Authorizing Bonds for Safe Drinking Water and Water Infrastructure: With Proposition 3 voters will decide whether to authorize $8.87 billion in state bonds for water infrastructure. The majority of the revenue would go to safe drinking-water projects and watershed and fishery improvements, with money also going to habitat protection, dam repairs and other programs. The proposition also gives priority to disadvantaged communities, and would require some projects to come up with matching funds from non-state sources.

Granting Property Tax Break to Senior Citizens and Disabled Persons: Proposition 5 would grant a property tax break to property owners who are over 55 years old or severely disabled. The measure would allow them to transfer their property tax to a replacement property of equal or lesser value in a specific county.

Limiting Dialysis Clinic Revenue: If passed, Proposition 8 would put a cap how much outpatient kidney dialysis clinics may charge patients, and would impose penalties for excessive bills. The measure would also prohibit clinics from discriminating against patients based on their method of payment. In a push for accountability, clinics would also be required to report annually to the state costs, revenue and charges

Dividing California: Proposition 9 is just the first step in a long — many say improbable — process toward potentially splitting California into three separate states. If passed, the measure would require the governor to send the proposal to Congress for a vote, and only with congressional approval would California be allowed to split itself. The proposed divisions would create three new states: Northern California, which would encompass Sacramento, San Francisco and the 40 northern counties of California; Southern California, which would include the counties along the Eastern and Southern borders, and California, which would be made up of Los Angeles, Monterey, San Benito, San Luis Obispo, Santa Barbara and Ventura counties. The measure is the brainchild of Silicon Valley venture capitalist Tim Draper, who previously tried (and failed) to get a measure proposing to split California into six states on the 2016 ballot. Both of California’s two gubernatorial candidates have said that they oppose the initiative.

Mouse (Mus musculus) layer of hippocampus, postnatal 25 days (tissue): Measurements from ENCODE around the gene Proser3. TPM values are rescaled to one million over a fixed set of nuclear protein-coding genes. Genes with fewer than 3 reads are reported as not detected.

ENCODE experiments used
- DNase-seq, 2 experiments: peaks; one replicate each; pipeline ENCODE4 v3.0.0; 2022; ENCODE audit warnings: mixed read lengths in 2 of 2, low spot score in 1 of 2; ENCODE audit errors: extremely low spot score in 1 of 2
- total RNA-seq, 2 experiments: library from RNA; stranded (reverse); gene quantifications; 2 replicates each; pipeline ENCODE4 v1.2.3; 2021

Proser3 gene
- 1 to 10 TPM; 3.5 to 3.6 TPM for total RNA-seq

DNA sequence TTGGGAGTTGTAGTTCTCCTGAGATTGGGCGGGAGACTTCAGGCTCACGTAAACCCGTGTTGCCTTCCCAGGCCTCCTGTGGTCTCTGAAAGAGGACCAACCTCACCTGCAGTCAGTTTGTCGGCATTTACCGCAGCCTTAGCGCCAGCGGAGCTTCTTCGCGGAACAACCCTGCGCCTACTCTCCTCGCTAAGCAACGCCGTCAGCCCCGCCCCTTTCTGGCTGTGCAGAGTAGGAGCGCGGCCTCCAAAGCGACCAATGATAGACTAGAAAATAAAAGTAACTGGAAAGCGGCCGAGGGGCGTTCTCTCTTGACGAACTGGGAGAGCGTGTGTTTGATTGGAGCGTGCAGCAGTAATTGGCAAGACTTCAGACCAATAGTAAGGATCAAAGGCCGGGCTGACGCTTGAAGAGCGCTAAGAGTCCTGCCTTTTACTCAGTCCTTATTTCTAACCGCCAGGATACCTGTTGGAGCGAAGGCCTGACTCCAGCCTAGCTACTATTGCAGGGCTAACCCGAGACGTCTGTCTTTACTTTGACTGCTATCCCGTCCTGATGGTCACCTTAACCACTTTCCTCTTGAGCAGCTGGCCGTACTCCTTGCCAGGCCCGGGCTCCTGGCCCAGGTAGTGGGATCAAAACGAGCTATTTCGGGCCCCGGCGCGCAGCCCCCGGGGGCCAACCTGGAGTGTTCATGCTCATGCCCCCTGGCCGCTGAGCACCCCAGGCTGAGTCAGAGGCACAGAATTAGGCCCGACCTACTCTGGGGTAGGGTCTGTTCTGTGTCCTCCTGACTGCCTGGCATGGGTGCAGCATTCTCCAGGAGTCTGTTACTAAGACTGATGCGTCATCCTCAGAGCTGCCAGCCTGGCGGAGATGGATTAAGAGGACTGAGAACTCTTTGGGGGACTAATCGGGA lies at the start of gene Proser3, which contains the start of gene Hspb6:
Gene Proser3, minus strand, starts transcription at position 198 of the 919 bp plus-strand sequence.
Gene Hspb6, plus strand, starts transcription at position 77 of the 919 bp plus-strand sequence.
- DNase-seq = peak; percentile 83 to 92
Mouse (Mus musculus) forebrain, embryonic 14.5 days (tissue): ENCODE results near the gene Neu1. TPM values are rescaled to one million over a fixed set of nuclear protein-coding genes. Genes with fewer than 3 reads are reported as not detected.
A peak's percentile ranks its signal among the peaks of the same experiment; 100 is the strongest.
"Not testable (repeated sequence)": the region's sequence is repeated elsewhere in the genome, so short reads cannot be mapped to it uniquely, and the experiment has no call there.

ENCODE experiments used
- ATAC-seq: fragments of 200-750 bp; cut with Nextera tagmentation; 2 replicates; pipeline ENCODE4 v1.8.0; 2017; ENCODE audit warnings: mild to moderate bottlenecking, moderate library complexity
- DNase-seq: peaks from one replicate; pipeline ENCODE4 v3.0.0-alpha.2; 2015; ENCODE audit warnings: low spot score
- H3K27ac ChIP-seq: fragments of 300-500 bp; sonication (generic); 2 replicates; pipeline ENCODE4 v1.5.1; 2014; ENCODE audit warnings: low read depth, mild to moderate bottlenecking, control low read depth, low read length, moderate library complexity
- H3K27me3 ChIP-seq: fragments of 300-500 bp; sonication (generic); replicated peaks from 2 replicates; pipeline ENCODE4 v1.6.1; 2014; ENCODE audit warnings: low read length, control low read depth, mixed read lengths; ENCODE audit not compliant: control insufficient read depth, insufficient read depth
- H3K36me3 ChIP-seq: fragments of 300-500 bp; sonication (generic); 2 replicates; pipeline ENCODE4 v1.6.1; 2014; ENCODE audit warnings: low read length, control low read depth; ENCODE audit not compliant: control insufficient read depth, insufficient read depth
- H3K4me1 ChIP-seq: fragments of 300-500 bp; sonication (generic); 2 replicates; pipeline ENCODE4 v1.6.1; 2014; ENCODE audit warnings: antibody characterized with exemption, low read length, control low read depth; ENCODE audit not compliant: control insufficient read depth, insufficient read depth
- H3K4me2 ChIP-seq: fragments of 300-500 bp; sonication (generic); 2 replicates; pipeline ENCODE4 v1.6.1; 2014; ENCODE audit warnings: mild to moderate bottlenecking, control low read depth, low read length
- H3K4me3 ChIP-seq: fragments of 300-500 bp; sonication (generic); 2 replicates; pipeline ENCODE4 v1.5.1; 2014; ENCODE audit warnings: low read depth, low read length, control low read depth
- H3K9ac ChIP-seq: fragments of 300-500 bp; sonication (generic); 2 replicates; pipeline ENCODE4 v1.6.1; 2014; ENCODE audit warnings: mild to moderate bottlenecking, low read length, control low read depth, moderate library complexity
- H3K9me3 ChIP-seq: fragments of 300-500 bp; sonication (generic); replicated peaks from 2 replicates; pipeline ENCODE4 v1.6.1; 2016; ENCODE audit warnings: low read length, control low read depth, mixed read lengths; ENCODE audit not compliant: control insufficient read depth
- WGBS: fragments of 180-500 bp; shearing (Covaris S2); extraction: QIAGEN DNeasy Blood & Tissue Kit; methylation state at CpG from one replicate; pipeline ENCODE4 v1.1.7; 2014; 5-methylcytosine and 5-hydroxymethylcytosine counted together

Increasing Requirements for Farm Animal Confinement: Proposition 12 bans the sale of meat derived from animals and their food products that are confined within certain areas. By 2121, the measure would also require that all eggs sold in California be from hens raised according to the United Egg Producers’ 2017 cage free guidelines. California passed a similar measure in 2008, Proposition 2, which banned the sale of certain animal products if the animals were confined in spaces that left them unable to turn around, lie down, stand up and fully extend their limbs. Prop. 80 would take this one step further by laying out specific square footage requirements.